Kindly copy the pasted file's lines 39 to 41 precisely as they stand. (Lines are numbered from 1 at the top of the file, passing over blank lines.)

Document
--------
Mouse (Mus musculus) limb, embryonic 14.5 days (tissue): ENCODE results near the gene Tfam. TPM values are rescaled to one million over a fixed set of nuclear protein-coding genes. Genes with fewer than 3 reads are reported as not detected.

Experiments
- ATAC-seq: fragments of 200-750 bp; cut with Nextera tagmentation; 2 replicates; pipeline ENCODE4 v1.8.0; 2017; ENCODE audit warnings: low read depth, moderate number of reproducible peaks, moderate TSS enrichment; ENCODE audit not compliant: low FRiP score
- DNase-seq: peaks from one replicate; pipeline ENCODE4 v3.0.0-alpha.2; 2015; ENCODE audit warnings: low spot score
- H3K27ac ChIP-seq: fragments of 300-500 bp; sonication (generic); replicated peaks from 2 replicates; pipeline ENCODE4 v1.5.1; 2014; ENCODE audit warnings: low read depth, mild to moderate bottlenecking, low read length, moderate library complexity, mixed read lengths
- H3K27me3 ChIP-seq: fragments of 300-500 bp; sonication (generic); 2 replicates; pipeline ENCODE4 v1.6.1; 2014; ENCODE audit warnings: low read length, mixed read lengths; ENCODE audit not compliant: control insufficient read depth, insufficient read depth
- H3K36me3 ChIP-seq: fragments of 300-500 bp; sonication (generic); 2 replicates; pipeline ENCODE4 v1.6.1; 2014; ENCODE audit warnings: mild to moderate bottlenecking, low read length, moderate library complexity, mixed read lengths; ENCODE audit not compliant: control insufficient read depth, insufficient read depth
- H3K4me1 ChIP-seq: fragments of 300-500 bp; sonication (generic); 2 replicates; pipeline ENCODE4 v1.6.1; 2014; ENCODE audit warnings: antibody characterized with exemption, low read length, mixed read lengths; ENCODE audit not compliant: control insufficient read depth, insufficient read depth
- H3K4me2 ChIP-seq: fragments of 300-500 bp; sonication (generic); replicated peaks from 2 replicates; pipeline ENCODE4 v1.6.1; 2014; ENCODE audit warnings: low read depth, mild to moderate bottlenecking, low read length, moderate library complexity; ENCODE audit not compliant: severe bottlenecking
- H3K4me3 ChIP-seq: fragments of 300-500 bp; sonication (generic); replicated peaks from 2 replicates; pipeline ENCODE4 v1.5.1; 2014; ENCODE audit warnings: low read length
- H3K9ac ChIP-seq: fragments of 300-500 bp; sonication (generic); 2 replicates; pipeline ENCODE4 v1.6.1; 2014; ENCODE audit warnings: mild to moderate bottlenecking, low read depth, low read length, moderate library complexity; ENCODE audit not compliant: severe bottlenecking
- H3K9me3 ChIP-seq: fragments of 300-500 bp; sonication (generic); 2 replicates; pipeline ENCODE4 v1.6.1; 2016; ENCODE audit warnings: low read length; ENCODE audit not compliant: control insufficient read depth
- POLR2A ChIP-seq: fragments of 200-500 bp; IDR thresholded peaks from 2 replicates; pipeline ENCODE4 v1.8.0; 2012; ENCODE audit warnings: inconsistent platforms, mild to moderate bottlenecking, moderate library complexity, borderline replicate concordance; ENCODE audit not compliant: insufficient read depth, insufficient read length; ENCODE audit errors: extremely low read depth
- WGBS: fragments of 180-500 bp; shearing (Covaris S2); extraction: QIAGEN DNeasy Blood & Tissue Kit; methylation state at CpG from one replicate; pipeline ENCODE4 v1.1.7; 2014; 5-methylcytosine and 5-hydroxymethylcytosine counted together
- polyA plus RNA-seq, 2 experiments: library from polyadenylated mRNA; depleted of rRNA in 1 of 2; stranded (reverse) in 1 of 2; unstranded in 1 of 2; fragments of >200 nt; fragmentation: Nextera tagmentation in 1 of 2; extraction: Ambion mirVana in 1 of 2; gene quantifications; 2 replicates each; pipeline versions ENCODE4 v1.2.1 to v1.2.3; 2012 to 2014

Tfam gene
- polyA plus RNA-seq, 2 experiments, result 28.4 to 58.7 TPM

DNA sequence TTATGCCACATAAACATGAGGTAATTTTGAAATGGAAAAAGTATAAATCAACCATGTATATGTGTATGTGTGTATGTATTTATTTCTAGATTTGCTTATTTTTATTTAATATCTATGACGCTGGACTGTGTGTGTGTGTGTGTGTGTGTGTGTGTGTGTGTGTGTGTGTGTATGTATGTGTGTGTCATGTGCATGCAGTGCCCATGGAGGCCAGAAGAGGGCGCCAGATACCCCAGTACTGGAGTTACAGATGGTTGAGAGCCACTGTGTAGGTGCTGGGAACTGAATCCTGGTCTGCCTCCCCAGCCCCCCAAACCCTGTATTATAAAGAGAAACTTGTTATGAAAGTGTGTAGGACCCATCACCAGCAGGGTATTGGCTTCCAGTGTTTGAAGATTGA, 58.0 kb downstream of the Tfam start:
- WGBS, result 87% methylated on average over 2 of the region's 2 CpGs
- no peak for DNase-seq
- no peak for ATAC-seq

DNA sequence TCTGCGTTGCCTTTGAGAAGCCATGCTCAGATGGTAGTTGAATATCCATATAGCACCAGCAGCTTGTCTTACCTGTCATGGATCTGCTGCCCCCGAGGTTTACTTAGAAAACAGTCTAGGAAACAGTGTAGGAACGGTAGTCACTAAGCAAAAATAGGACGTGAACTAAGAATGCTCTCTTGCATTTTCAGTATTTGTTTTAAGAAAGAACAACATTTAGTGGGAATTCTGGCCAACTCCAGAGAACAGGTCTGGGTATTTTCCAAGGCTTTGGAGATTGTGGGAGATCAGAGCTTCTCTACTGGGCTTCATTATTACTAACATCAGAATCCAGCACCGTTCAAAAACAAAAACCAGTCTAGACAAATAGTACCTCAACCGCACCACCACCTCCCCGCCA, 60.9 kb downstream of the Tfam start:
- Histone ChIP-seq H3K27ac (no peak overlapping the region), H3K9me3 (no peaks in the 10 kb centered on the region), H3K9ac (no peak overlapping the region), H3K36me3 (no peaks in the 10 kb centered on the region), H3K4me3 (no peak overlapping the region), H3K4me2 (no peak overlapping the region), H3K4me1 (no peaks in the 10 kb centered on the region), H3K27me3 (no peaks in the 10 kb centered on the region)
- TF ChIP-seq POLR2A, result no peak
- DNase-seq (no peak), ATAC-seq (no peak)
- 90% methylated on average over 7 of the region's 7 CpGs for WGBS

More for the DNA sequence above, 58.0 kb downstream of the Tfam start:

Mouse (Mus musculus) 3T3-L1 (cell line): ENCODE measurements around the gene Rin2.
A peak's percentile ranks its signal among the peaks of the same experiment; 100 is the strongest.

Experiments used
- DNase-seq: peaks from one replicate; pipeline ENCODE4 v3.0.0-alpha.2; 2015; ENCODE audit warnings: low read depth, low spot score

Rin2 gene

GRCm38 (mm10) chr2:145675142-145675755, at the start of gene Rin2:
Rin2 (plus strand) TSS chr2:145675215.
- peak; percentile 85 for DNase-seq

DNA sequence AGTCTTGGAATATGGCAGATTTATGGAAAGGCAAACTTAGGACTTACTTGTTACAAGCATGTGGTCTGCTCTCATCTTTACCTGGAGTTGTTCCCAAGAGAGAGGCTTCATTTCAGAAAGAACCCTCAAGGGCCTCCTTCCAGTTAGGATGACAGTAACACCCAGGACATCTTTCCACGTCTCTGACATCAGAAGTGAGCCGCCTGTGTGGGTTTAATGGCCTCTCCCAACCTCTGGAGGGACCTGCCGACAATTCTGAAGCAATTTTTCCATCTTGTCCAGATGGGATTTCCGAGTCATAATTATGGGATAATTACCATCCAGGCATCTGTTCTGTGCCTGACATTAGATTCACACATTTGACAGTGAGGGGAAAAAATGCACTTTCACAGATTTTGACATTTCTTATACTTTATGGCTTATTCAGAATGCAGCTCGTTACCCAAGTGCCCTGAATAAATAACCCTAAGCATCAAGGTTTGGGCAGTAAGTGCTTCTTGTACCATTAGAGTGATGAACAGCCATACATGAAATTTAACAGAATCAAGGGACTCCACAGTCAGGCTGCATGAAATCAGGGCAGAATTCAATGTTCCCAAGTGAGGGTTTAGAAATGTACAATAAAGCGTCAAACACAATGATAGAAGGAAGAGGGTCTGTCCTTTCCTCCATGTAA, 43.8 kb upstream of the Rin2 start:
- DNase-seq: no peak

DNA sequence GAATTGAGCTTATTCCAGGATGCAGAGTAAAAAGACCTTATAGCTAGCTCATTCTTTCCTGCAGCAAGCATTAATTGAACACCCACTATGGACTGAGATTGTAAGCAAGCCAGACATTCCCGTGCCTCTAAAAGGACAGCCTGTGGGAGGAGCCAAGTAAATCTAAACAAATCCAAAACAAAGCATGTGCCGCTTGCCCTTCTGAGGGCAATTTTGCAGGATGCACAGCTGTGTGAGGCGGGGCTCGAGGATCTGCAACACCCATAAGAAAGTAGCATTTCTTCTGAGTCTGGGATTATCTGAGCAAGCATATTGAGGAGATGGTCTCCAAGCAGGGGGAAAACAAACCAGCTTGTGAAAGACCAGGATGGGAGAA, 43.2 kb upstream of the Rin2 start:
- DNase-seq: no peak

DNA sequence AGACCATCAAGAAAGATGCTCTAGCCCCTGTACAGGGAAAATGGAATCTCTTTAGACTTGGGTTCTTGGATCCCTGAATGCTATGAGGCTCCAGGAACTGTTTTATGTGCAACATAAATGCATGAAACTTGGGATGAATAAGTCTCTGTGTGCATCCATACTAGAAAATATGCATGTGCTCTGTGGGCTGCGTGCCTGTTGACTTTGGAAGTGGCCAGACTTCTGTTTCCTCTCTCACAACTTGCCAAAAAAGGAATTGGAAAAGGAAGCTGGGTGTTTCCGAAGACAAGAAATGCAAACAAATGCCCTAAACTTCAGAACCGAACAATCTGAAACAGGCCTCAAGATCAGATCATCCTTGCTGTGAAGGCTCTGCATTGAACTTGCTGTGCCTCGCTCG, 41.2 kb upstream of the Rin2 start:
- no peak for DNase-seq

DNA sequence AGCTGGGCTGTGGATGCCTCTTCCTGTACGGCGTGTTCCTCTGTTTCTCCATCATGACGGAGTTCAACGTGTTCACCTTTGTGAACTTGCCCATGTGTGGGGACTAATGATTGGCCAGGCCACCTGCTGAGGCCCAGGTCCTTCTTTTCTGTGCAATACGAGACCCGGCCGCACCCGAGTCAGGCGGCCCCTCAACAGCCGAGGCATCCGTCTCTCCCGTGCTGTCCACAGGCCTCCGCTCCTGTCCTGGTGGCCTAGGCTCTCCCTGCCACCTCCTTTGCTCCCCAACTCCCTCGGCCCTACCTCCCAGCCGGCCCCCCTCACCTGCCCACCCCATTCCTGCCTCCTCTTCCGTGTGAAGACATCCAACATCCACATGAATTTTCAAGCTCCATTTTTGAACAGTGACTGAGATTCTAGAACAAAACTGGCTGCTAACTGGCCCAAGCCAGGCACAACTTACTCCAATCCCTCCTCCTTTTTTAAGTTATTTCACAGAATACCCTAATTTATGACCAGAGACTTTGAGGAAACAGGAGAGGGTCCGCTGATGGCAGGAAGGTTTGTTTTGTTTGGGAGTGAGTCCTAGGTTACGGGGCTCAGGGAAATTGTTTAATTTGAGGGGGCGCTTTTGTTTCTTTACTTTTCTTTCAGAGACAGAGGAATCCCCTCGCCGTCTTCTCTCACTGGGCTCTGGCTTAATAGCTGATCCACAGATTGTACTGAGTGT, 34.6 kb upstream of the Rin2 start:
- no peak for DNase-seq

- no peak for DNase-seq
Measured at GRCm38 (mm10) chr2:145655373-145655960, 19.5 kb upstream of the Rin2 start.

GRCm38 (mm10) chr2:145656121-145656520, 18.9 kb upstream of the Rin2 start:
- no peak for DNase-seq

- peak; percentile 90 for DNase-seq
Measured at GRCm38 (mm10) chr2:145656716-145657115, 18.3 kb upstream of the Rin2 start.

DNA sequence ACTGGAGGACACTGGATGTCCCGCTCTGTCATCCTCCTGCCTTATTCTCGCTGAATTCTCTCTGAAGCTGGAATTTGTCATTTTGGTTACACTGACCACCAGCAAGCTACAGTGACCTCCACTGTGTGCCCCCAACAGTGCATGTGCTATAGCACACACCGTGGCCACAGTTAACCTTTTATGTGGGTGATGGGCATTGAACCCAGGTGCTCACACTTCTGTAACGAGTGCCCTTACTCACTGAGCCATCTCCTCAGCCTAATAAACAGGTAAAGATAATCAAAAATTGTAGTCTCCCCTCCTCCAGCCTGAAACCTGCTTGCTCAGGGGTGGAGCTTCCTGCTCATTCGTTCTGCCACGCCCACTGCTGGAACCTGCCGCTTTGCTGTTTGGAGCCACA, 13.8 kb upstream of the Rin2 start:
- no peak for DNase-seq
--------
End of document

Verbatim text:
- DNase-seq: no peak

DNA sequence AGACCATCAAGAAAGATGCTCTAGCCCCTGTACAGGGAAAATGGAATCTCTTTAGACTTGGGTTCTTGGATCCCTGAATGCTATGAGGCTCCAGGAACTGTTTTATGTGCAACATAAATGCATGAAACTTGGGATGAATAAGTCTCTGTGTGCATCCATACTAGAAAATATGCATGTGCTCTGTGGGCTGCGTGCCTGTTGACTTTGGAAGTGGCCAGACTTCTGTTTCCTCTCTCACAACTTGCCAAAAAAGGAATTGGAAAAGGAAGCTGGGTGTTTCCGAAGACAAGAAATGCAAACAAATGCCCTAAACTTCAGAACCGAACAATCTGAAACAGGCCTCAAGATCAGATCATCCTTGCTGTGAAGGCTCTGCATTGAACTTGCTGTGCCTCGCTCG, 41.2 kb upstream of the Rin2 start:
- no peak for DNase-seq